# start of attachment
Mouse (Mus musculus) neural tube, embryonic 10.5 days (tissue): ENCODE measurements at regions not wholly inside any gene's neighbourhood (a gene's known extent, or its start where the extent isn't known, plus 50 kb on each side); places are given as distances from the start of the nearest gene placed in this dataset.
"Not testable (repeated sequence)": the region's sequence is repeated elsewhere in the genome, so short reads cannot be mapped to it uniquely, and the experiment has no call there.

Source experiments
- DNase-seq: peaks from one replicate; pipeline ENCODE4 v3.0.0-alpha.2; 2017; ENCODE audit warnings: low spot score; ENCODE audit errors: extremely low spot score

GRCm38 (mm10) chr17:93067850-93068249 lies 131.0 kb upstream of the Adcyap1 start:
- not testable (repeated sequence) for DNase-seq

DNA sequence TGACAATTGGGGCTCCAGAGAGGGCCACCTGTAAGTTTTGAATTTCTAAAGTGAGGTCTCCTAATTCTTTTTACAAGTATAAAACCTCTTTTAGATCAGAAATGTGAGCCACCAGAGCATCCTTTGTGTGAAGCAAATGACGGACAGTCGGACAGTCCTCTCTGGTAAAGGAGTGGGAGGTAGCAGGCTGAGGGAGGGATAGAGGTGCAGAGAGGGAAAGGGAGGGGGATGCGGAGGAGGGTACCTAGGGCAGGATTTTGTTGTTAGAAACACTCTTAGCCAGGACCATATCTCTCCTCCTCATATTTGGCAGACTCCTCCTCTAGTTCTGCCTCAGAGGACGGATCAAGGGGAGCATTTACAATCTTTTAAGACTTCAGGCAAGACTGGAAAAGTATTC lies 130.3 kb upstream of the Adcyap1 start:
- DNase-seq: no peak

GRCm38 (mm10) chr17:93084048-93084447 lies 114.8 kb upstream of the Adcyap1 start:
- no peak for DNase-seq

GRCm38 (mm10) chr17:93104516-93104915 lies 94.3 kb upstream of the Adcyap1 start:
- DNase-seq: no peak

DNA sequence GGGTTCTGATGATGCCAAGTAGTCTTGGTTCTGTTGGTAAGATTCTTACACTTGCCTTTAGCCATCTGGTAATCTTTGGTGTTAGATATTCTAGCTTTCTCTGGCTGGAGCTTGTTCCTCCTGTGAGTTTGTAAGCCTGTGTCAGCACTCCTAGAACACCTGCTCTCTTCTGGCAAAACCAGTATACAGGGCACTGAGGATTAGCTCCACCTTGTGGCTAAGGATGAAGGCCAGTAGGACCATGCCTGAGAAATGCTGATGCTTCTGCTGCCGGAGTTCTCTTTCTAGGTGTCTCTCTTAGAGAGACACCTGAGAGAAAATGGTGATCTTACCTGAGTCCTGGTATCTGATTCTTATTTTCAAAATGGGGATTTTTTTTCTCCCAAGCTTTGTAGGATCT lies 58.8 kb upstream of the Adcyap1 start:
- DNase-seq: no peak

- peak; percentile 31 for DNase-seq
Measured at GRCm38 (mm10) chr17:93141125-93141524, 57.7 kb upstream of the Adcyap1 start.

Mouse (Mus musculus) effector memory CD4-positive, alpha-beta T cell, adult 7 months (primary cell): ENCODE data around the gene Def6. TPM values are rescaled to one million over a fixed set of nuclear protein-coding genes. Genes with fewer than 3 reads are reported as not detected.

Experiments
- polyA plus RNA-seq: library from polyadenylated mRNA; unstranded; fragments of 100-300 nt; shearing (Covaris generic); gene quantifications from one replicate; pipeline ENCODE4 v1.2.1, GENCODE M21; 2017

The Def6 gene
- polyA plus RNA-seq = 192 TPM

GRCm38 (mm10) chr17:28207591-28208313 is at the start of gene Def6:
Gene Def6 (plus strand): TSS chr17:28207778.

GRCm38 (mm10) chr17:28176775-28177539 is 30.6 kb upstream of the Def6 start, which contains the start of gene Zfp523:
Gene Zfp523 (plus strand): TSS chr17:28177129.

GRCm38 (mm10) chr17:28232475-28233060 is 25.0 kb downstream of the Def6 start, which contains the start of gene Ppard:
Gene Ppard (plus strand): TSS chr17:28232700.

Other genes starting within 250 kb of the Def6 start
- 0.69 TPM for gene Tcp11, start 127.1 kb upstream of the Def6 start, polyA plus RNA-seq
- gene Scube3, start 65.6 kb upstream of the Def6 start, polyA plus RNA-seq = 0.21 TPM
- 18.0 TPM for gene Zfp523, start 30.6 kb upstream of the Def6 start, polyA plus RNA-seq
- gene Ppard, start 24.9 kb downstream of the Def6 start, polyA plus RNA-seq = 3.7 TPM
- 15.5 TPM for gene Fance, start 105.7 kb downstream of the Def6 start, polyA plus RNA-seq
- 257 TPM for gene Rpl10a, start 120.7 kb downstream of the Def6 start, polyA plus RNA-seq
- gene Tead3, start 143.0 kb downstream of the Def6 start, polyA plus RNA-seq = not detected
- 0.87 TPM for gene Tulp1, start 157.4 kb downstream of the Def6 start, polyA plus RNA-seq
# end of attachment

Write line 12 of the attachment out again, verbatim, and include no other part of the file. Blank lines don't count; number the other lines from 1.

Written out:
- DNase-seq: no peak